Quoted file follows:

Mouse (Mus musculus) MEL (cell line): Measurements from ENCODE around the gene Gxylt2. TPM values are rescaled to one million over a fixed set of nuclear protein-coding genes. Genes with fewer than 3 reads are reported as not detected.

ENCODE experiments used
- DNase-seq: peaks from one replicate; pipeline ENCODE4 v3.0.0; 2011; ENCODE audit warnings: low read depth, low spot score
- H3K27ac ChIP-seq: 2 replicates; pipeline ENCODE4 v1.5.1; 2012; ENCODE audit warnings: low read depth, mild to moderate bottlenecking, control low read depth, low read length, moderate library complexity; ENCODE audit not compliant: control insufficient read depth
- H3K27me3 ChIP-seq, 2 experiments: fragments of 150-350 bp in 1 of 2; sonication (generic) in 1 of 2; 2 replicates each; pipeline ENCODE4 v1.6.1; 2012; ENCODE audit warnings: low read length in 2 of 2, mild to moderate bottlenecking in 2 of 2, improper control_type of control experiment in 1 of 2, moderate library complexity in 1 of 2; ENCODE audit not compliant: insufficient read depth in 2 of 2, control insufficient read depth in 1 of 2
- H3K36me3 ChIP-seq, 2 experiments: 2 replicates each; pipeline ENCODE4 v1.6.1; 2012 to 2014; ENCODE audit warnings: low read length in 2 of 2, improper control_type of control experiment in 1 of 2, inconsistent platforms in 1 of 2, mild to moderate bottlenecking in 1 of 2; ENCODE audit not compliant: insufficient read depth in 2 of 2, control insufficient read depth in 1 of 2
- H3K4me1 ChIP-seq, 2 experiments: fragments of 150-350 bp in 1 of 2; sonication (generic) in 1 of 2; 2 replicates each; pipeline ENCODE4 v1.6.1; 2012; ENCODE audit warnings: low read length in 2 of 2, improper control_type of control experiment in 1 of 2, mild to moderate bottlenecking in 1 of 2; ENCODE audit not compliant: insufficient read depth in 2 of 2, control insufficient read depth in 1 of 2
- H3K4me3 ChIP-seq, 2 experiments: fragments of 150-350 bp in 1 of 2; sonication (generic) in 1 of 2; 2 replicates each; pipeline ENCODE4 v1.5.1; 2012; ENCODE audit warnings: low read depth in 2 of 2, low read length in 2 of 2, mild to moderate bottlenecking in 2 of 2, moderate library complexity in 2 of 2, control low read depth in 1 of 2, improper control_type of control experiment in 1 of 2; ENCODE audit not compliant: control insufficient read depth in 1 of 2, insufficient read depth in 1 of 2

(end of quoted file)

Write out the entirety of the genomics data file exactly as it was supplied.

Mouse (Mus musculus) MEL (cell line): Measurements from ENCODE around the gene Gxylt2. TPM values are rescaled to one million over a fixed set of nuclear protein-coding genes. Genes with fewer than 3 reads are reported as not detected.

ENCODE experiments used
- DNase-seq: peaks from one replicate; pipeline ENCODE4 v3.0.0; 2011; ENCODE audit warnings: low read depth, low spot score
- H3K27ac ChIP-seq: 2 replicates; pipeline ENCODE4 v1.5.1; 2012; ENCODE audit warnings: low read depth, mild to moderate bottlenecking, control low read depth, low read length, moderate library complexity; ENCODE audit not compliant: control insufficient read depth
- H3K27me3 ChIP-seq, 2 experiments: fragments of 150-350 bp in 1 of 2; sonication (generic) in 1 of 2; 2 replicates each; pipeline ENCODE4 v1.6.1; 2012; ENCODE audit warnings: low read length in 2 of 2, mild to moderate bottlenecking in 2 of 2, improper control_type of control experiment in 1 of 2, moderate library complexity in 1 of 2; ENCODE audit not compliant: insufficient read depth in 2 of 2, control insufficient read depth in 1 of 2
- H3K36me3 ChIP-seq, 2 experiments: 2 replicates each; pipeline ENCODE4 v1.6.1; 2012 to 2014; ENCODE audit warnings: low read length in 2 of 2, improper control_type of control experiment in 1 of 2, inconsistent platforms in 1 of 2, mild to moderate bottlenecking in 1 of 2; ENCODE audit not compliant: insufficient read depth in 2 of 2, control insufficient read depth in 1 of 2
- H3K4me1 ChIP-seq, 2 experiments: fragments of 150-350 bp in 1 of 2; sonication (generic) in 1 of 2; 2 replicates each; pipeline ENCODE4 v1.6.1; 2012; ENCODE audit warnings: low read length in 2 of 2, improper control_type of control experiment in 1 of 2, mild to moderate bottlenecking in 1 of 2; ENCODE audit not compliant: insufficient read depth in 2 of 2, control insufficient read depth in 1 of 2
- H3K4me3 ChIP-seq, 2 experiments: fragments of 150-350 bp in 1 of 2; sonication (generic) in 1 of 2; 2 replicates each; pipeline ENCODE4 v1.5.1; 2012; ENCODE audit warnings: low read depth in 2 of 2, low read length in 2 of 2, mild to moderate bottlenecking in 2 of 2, moderate library complexity in 2 of 2, control low read depth in 1 of 2, improper control_type of control experiment in 1 of 2; ENCODE audit not compliant: control insufficient read depth in 1 of 2, insufficient read depth in 1 of 2